California Thursdays: Building Farm to School in Oakland Unified School District

photo 2Today’s guest poster brings us back to Oakland for a more in-depth look at California Thursdays, a program we’ve shared about a bit in the past. After a year of service with Community HealthCorps in Mendocino County, John Pleasants has joined FoodCorps California and Oakland Unified School District to strengthen the district’s California Thursdays program. Continue reading to discover how Oakland Unified is spearheading local procurement programs in 85 schools across the district.

Oakland Unified School District is changing the way it serves school food one day at a time. Every day, school kitchens in Oakland are serving lunch to over 22,000 students, and every Thursday those same kitchens are now serving locally sourced and freshly prepared meals to kids across the district. 

California Thursdays began as a collaboration between the Center for Ecoliteracy and Oakland Unified in 2013, and has now expanded to 15 other school districts, with more signing on in the coming year. It’s an amazing program that allows schools to move beyond sourcing just local fruits and vegetables–a great first step, to be sure–and expand into sourcing locally for the whole plate–which includes local meats, grains, and dairy products. With some help from a USDA Farm to School grant, we have also been able to build a dynamic program that is based around local food, while incorporating better training for our kitchen and cooking staff and working towards changing the way we serve and prepare all of our food.

Research, Research, Research!

One of the more fascinating projects underway at OUSD as part of California Thursdays is a research project delving into the district’s food purchases. Starting with purchasing data from the 2012/13 school year, I’ve built on research from previous FoodCorps members by communicating with food suppliers and defining products as local based on where they are grown, harvested, processed, prepared, stored and distributed.

To be able to better increase the district’s purchases of California foods, it’s crucial to first know where that food is coming from. The research involves all food the district has purchased, and makes for some intriguing discoveries once we start learning about all of our meats, grains, and dairy products, not just our fresh fruits and vegetables. Another part of my work involves making efforts to support local small and mid-sized farms. The goal is to move beyond just thinking about local food and instead to really think about what types of farms are food system is built upon and if we are properly supporting the small farms that are vital to our agriculture. So far this project has focused on research and learning more about small farms in California that can realistically provide food for a large district.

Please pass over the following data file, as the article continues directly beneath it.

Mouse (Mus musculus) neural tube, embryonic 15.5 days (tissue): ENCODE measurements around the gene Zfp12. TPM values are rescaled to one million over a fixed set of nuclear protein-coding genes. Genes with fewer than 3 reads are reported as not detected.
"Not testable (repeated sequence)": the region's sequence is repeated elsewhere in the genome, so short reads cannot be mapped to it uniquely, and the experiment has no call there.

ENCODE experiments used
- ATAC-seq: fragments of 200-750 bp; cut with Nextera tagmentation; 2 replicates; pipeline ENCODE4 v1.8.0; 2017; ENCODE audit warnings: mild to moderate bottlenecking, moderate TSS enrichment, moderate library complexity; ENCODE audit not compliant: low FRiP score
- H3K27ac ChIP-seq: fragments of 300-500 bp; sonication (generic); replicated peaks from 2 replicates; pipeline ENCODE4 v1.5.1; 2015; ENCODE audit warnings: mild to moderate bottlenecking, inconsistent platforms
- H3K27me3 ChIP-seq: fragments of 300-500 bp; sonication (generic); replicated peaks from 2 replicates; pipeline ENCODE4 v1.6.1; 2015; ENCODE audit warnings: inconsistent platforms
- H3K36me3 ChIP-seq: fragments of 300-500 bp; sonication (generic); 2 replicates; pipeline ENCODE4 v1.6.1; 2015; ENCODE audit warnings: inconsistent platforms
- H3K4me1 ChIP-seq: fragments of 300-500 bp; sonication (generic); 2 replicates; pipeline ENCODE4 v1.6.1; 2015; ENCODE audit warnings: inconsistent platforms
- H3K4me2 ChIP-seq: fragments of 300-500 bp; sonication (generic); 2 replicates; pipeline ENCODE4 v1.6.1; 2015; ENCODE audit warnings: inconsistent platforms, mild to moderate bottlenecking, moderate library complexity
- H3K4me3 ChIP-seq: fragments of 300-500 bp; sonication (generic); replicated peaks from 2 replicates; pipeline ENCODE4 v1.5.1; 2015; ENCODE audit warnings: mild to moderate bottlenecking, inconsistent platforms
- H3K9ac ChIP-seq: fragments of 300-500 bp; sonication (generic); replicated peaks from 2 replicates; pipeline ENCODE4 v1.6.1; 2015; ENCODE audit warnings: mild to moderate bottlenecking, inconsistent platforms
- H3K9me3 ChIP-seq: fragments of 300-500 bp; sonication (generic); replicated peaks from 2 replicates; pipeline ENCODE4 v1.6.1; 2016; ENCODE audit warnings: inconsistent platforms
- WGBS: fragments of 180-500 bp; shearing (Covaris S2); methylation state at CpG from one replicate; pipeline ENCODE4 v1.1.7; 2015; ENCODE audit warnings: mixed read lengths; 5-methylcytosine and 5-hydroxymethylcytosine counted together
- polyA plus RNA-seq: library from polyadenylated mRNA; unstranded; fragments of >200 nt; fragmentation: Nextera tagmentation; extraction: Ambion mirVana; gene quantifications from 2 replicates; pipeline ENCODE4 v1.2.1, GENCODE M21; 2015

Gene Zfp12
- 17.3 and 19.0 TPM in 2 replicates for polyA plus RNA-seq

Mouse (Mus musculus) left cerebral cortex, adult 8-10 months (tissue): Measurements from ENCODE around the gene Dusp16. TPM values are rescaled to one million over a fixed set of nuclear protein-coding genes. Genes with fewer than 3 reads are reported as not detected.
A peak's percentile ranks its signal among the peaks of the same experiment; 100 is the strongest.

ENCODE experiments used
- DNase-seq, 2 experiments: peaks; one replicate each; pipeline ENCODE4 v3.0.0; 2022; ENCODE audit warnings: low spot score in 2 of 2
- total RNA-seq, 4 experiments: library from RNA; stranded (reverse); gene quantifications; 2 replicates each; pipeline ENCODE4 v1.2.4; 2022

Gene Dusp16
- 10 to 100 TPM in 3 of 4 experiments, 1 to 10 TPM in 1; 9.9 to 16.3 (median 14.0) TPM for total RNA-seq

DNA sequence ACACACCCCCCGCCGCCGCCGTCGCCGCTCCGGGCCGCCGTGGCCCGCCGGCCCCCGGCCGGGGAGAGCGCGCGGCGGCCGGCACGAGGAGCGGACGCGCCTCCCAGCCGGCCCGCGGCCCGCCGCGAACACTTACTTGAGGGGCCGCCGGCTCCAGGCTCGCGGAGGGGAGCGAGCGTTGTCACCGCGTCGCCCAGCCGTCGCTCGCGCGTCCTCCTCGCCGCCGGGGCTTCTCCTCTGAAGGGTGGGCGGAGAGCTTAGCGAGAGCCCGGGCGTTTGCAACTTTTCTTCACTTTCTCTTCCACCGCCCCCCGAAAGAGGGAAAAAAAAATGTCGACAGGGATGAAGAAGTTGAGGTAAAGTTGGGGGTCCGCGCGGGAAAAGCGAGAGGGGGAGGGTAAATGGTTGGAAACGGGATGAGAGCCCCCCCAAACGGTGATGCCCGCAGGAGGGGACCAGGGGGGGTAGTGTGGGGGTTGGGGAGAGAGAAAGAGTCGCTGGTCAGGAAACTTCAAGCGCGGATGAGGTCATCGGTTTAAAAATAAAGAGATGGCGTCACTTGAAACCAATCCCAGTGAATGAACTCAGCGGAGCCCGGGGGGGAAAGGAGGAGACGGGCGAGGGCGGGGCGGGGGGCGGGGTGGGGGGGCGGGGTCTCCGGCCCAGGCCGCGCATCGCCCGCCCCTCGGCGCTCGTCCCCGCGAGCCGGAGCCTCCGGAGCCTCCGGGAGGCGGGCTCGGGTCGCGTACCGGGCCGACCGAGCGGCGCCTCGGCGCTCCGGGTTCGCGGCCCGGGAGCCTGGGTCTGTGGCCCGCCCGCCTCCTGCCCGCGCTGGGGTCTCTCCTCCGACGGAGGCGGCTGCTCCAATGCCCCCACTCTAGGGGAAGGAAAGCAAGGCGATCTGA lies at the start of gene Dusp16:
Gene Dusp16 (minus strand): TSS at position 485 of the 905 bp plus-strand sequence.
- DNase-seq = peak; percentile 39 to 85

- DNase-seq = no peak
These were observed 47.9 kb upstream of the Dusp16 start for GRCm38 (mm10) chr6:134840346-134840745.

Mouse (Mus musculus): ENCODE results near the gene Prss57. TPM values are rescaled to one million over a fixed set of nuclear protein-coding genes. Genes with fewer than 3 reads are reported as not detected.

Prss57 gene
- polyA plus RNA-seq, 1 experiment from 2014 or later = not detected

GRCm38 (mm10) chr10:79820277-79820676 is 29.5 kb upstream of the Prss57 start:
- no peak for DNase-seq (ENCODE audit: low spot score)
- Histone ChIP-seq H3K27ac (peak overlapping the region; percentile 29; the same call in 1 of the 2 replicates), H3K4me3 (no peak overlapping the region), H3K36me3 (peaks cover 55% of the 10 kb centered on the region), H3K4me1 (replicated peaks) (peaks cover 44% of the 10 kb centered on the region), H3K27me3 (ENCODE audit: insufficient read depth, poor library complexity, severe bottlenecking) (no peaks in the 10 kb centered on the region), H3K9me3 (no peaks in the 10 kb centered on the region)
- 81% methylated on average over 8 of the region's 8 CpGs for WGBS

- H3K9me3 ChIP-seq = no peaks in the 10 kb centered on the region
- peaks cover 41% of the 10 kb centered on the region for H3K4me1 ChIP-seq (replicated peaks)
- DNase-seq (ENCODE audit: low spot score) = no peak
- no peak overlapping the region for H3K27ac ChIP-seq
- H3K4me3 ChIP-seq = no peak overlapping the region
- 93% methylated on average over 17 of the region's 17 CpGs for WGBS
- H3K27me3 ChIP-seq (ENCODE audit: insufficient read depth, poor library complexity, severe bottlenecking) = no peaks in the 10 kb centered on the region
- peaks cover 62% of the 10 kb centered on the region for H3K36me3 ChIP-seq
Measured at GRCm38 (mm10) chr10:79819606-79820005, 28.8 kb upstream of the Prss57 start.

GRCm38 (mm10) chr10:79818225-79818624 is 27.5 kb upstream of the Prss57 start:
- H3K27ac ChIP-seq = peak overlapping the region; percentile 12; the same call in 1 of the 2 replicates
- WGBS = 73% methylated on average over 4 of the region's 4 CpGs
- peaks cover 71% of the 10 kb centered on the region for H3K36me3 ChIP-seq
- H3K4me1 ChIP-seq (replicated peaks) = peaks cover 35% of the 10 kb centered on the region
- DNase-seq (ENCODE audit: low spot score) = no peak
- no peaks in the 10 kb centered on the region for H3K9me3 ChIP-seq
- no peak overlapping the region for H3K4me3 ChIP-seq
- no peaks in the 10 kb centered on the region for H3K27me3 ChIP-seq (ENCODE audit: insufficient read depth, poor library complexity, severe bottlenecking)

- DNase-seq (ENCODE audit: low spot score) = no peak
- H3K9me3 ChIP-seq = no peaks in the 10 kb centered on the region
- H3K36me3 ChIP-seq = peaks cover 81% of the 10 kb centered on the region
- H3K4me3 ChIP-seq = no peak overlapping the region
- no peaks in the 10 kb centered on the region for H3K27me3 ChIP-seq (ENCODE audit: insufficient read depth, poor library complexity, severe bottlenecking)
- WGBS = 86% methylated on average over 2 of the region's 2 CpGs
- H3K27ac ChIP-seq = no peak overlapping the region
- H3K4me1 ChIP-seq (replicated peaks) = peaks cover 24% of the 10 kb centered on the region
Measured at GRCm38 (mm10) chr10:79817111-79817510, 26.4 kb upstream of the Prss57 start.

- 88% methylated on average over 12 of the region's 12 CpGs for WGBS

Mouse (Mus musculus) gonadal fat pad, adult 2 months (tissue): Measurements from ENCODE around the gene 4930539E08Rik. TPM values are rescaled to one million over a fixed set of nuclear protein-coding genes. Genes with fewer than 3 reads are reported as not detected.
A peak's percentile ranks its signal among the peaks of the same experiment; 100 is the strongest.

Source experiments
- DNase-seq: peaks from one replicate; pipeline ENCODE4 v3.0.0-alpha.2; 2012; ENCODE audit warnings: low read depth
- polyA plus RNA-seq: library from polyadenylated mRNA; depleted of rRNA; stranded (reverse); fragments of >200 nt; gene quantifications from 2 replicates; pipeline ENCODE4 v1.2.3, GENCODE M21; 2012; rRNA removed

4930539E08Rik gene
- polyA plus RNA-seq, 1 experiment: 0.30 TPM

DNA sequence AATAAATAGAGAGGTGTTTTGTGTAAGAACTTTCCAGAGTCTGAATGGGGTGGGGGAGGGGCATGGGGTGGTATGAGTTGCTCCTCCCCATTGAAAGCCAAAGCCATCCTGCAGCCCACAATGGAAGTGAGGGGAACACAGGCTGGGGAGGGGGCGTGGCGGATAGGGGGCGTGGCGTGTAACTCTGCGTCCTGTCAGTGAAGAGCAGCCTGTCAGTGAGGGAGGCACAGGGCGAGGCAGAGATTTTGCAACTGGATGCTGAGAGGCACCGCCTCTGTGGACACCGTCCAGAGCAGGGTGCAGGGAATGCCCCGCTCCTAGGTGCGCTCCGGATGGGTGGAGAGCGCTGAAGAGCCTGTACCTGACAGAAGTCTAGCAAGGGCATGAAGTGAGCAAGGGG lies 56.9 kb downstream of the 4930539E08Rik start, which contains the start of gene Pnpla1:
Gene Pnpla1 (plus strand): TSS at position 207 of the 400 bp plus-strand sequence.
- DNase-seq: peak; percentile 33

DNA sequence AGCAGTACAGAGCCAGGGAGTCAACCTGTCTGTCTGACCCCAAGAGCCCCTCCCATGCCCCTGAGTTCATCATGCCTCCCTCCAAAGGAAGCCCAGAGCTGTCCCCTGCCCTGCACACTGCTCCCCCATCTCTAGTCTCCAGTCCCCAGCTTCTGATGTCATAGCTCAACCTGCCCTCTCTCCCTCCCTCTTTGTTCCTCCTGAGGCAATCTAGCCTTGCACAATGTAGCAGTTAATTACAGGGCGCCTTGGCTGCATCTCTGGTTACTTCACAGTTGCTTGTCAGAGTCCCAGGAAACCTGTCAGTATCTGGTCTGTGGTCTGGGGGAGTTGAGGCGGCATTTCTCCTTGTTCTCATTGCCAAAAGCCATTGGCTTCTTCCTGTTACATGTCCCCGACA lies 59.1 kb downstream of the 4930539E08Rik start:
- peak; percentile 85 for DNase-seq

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Oakland Unified School District and Center for Ecoliteracy’s 2012-2013 Baseline Report for California Thursdays.

Promotion & Marketing

A really big piece of growing Oakland’s California Thursdays program is getting the word out to staff, students, and families at the 85 different school sites in our district. It’s a really large task and so far has involved lots of on-site visits to schools along with training for our staff and community meetings with Oakland residents. In terms of school visits, I try and get to a different school every week, and usually on a Thursday, in order to promote the program. Sometimes these visits are as simple as showing up at the cafeteria with posters, flyers, and stickers and spending some time talking to students about their lunch. Other times co-workers and I will also be working on recipe development, testing new menu items with California foods and getting feedback from students.

These projects are really important for our program since they give an opportunity for students to learn- when they know that they’re eating local food, freshly prepared, scratch-cooked food it gives them an opportunity to get engaged and enthusiastic about. On a recent visit students thought that my co-worker and I ran a food truck and that we were trying to promote our food- I had to explain over and over that we had prepared everything with the cooks in the regular school kitchen! A big lesson for me has been seeing that even when a district does something really amazing like sourcing all food locally one day a week, it won’t have the desired impact unless students are aware and educated about the program.

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FoodCorps Service Members, Sarah Stowell and John Pleasants.

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